Fund_the_Future_Brag_BadgeAre you on social media? We’ve set up an easy way to brag about your Fund the Future donation with easy-to-use social media “brag badges”. After you make a donation, simply scroll down to the “Show Your Support” section of the Fund the Future homepage and click on the social share button(s) of your choice to brag to your friends and followers and encourage additional donations.

4.     Shop Through AmazonSmile
Do you shop on Amazon.com? AmazonSmile is a website operated by Amazon with the same products, prices, and shopping features as Amazon.com. The difference is that when you shop on AmazonSmile, the AmazonSmile Foundation will donate 0.5% of the purchase price of eligible products to the charitable organization of your choice. Be sure to select the Wound Ostomy and Continence Nurses Society Foundation the next time you shop!

5.     Update Your Email Signature
If you have the ability to update your email signature, consider adding a link to the Fund the Future page to spread the news to your contacts about the Society’s fundraising initiative. Adding an image to your signature is as easy as adding a picture to an email.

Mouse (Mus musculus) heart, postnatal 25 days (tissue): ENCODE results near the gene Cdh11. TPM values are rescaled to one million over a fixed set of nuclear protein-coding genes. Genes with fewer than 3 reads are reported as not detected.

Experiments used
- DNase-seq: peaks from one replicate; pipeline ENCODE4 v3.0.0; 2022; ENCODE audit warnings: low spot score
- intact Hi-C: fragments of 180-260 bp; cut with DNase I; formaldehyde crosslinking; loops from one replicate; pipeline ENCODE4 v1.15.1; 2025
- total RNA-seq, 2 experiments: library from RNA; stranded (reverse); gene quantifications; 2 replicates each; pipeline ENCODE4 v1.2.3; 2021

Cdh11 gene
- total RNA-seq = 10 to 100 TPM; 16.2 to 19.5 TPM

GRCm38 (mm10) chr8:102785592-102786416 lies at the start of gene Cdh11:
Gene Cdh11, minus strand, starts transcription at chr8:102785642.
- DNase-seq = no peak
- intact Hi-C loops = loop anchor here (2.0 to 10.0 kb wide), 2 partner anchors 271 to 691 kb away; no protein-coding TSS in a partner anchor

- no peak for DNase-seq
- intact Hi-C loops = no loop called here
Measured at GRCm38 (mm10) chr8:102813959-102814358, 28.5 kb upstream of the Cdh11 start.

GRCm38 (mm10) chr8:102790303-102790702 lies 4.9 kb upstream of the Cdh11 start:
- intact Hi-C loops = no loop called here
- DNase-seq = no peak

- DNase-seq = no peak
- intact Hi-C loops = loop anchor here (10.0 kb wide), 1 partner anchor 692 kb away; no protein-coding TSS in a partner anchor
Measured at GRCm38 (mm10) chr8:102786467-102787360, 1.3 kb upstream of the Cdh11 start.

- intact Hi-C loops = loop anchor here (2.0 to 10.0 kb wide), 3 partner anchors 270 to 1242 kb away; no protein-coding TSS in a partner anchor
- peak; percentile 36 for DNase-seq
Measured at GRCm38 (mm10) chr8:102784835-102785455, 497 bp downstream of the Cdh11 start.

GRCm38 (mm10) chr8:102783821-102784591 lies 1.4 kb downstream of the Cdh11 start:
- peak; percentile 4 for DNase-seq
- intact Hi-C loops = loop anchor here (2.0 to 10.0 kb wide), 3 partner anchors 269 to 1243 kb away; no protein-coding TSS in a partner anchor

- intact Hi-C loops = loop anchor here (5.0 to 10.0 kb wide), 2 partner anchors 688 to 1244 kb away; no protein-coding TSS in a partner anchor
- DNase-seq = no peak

• Download the Fund the Future image below.
  • Go to your email signature settings.
  • Click on the "insert picture" icon and upload the Fund the Future image to your signature.
  • Paste the web address foundation.wocn.org beneath the image.
  • Save your changes.

Click here for detailed instructions on how to add an image to your email signature (Gmail, Yahoo, Outlook and more).

Fund_the_Future_Logo

Tags:  501(c)(3)  achievement  advocacy  clinical  donate  education  foundation  fund the future  fundraise  future  impact  make a difference  nursing  outcomes  patient  research  specialty  student  WOC nurse 

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Ostomy and Continent Diversion Patient Bill of Rights

Posted By Jenna A. Bertini, Wednesday, May 16, 2018

Ostomy and Continent Diversion Patient Bill of Rights
Act Today and Be a Voice for Change

Joanna J. Burgess BSN, RN, CWOCN
Management Board of Director for the UOAA and Advocacy Chair